Go to the word “perseverance” in your dictionary. Is there a picture of Wendy Harris there? No? Well, maybe there should be.
At last May’s Wilmington University commencement, Harris received a BS in Education Studies after an eight-year academic odyssey. Along the way, she overcame sickness, divorce, the challenges of technology, financial problems, and more — all while holding down two and sometimes three jobs.
As she is the first to admit, she had plenty of help — from University staff and faculty, from her church, her employers and her family.
But in the end, it was the perseverance of this mother, grandmother and great-grandmother that carried her to the stage of the Chase Center on the Riverfront. And she earned that degree not only for herself, but for her beloved students at the Bright Horizons at Nemours Learning Development Center in North Wilmington. They are at the center of her chosen career — early childhood education.
Harris came late to that career, just as she came late to her degree. And the road proved to be a bit winding.
Born Wendy Simmons, she was raised by a single mother in Philadelphia, along with a younger sister (now a retired teacher) and an older brother who died at 2006. “My mother made sure we stayed on the straight and narrow,” Harris remembers.
She graduated from the old William Penn High School for Girls in the Spring Garden section of Philly, where she was a good student and president of the student body one year. But college was not an immediate goal back then.
Married soon after high school, she went to work for a Philadelphia bank, staying 27 years and becoming manager of customer service. Along the way, she enrolled at what was then Peirce Junior College for one course in public speaking. But, after earning those three credits, she had to drop out when her mother died in 1983 to focus on her three children. “I wanted to make sure they would pursue their education and go to college,” Harris says.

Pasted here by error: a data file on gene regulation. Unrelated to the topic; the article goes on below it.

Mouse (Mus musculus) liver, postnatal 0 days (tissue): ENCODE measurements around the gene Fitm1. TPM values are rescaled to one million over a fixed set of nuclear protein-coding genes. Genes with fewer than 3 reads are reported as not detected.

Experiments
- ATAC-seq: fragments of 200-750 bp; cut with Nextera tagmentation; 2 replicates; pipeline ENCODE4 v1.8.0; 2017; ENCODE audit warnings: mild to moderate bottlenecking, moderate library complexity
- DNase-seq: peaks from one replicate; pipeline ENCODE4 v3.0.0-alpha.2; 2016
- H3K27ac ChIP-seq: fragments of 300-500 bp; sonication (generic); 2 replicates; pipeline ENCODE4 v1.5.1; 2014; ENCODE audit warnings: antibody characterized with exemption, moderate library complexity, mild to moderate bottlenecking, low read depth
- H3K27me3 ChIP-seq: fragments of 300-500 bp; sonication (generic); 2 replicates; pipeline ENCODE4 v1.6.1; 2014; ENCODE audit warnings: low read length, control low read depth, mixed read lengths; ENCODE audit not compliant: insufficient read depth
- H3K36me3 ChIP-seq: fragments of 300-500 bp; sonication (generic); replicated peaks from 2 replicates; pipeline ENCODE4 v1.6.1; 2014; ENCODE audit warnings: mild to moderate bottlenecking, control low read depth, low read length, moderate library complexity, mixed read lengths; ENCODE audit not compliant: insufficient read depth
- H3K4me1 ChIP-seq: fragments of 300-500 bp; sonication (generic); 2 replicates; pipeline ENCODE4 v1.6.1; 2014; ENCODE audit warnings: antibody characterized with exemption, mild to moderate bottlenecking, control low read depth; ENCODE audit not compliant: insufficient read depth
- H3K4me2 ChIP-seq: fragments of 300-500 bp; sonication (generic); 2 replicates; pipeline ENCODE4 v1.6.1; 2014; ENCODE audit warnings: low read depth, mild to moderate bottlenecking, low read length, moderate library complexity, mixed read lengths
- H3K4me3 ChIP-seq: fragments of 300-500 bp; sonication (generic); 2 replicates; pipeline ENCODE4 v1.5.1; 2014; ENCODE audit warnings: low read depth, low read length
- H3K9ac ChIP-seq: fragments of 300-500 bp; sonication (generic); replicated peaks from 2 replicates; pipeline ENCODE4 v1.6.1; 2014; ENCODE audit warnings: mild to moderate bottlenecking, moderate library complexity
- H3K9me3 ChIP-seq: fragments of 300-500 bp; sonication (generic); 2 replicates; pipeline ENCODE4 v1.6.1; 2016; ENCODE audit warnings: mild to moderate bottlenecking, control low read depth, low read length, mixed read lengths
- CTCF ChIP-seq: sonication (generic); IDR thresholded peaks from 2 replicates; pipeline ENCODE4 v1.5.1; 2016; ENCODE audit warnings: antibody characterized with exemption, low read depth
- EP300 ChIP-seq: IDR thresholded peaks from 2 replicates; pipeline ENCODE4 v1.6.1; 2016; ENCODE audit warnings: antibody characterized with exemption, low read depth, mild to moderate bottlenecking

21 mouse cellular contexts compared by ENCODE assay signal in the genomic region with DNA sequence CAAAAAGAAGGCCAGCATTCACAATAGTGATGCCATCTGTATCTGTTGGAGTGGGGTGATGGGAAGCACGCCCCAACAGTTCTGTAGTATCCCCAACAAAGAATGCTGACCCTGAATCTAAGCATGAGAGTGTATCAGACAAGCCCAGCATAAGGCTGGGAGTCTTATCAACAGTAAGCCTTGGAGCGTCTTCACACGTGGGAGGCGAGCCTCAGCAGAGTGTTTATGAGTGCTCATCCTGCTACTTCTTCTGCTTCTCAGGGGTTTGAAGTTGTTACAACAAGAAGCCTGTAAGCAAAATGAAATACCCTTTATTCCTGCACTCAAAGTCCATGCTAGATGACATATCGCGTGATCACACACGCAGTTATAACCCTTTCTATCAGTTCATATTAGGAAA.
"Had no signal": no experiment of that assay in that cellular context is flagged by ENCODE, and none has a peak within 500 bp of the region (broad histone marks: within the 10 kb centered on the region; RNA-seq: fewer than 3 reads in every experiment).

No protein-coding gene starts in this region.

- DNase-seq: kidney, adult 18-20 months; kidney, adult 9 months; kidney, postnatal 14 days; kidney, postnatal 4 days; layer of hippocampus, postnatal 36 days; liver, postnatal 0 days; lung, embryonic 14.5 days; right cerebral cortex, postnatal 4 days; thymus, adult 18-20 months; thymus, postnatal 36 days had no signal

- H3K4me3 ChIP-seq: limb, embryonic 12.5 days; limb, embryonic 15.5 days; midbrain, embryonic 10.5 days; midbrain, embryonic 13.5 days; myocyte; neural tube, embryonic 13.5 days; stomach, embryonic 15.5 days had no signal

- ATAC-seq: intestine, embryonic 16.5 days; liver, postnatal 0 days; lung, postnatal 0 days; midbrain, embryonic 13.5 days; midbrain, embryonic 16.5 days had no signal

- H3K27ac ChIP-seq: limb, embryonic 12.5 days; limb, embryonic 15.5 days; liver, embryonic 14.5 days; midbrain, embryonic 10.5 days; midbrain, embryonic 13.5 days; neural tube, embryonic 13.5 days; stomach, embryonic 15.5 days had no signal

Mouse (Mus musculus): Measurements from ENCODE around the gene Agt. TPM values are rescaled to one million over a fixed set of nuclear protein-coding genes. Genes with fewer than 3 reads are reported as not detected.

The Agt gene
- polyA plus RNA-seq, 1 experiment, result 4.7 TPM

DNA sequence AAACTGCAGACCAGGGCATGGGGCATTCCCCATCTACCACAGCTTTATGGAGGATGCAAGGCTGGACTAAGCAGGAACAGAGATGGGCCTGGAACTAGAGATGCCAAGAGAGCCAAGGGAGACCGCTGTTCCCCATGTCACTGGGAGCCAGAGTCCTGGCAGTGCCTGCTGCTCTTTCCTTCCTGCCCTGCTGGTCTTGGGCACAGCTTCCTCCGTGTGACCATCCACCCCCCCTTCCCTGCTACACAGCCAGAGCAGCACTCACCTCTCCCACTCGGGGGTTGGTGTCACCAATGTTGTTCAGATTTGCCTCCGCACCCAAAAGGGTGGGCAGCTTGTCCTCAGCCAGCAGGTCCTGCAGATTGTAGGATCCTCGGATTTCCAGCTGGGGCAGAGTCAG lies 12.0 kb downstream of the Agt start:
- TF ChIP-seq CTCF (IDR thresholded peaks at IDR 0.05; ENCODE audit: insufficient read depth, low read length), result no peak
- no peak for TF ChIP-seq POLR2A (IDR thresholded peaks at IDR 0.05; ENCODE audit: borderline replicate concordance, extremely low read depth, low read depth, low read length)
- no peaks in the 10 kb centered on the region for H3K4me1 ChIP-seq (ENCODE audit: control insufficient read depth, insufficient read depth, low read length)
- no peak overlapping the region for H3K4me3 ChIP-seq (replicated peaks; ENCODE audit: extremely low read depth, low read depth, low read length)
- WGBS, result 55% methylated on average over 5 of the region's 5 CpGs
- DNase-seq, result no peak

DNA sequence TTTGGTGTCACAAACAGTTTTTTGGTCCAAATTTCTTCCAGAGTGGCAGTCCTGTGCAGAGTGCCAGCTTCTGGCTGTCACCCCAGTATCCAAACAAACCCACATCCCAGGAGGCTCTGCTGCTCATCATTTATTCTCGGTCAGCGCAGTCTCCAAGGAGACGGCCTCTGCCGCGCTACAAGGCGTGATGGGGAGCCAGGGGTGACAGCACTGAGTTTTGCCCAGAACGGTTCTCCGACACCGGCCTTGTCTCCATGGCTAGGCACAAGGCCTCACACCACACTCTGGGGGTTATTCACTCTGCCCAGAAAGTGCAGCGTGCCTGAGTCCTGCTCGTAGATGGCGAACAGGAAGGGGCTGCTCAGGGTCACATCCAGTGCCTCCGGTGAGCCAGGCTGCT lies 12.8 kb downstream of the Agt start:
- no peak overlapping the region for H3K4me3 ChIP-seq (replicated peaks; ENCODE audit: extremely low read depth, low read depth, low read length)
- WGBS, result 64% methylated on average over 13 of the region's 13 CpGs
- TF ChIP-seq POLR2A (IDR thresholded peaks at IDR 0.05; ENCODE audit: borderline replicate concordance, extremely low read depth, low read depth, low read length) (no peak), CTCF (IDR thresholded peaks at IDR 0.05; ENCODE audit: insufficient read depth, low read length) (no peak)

After she left the bank in 2002, she and her family moved to Smyrna, Delaware. “Remarried, relocated and retired” is the way she characterizes her life at that point. But two of those conditions failed to last. She was soon divorced and back in the workforce.
It was then that her church — she’s a devout Jehovah’s Witness — helped guide her. A member of the congregation sensed that Harris had a talent for teaching (she had been a trainer during her banking career) and suggested that she apply to become a substitute in the Smyrna School District. She had earned enough credits from the bank as a customer service manager and as a trainer to qualify, and she was hired.
At first, she worked two days a week. Then, during the divorce, she went to five days, at all grade levels and all subjects, and became one of the district’s preferred substitutes. She was so effective, in fact, that she was recruited for the Reading Training Intervention (RTI) program at Sunnyside Elementary School.
In 2009, she got her first taste of early childhood education, at the Academy of Early Learning in Smyrna. Meanwhile, she dropped out of substitute teaching but continued her RTI work and landed a weekend job at Acme, in the meat department. That’s three jobs, in case you’re counting.
At about this time, she developed a gastrointestinal problem that required surgery, followed by three months of bed rest. Her church was quick to respond during the illness, helping Harris to pay her bills and bringing hot meals to her home. “I never saw so much food in my life,” she says.